COUNTIF Function in SQL ⬅️➡️ SQL Server Way for Count Aggregate

Learn how to implement the COUNTIF function in SQL Server to count the number of rows that match specific criteria in a query. Tutorial on SQL COUNT 📖

SQL COUNT and COUNTIF Functions Explained

SQL is a widely used language for working with relational databases. Two commonly used SQL functions for counting rows in a table are COUNT and COUNTIF. In this article, we will explore the syntax, usage, examples, and advanced techniques for these handy SQL functions.

What is the COUNT Function in SQL?

The COUNT function is an aggregate function in SQL that allows you to count the number of rows matching the criteria specified in the query.




COUNT(DISTINCT expression)

The COUNT function can be used in the following ways:

  • COUNT(*) – Counts all rows in the specified table, including NULL values
SELECT COUNT(*) FROM employees;
  • COUNT(column) – Counts all non-NULL values in a specific column
SELECT COUNT(department) FROM employees;
  • COUNT(DISTINCT column) – Counts unique non-NULL values in a column
SELECT COUNT(DISTINCT department) FROM employees;

The COUNT function is supported in all major RDBMS like MySQL, SQL Server, Oracle, PostgreSQL etc. It returns an integer indicating the number of rows counted.

Counting Rows in a Table with COUNT(*)

Here is an example of using COUNT(*) to count all rows in a table:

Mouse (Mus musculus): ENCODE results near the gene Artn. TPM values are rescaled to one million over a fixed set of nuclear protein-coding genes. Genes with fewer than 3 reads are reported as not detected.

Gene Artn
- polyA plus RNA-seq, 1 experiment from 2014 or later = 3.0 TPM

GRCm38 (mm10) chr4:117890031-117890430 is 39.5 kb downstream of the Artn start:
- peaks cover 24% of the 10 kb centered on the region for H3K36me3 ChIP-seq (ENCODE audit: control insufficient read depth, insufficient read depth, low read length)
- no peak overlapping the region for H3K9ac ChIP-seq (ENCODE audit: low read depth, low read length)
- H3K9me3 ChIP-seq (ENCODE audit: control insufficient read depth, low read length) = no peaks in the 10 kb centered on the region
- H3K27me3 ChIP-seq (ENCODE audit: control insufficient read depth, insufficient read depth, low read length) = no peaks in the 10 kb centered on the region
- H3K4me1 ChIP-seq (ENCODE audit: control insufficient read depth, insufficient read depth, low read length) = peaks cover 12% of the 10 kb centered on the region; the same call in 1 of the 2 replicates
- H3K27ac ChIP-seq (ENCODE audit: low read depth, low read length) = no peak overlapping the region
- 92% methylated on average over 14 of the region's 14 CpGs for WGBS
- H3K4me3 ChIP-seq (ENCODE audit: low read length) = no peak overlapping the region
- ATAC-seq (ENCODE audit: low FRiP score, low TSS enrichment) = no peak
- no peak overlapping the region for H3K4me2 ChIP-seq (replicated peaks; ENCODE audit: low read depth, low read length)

SELECT COUNT(*) FROM employees;

This would return the total number of rows in the employees table, regardless of NULL values.

Counting Non-NULL Values with COUNT(column)

To count non-NULL values in a specific column, you can specify the column name as the expression:

SELECT COUNT(department) FROM employees;

This counts the number of rows in the employees table that have a non-NULL value for the department column.

Counting Distinct Values with COUNT(DISTINCT column)

Use the DISTINCT keyword to eliminate duplicates and count only distinct values in a column:

SELECT COUNT(DISTINCT department) FROM employees;

This counts the number of unique or distinct department values in the table.

Advanced COUNT Techniques

In addition to simple counting, the COUNT function can be combined with other SQL clauses for more advanced analysis:

Count in Specific Groups with GROUP BY

Calculate counts by distinct groups using the GROUP BY clause:

SELECT department, COUNT(*) FROM employees GROUP BY department;

This gives the count of employees in each department.

Filter Counts with HAVING

To filter groups based on the COUNT value, use HAVING:

SELECT department, COUNT(*) FROM employees GROUP BY department HAVING COUNT(*) > 5;

This returns only departments with more than 5 employees.

Count in Windows with OVER()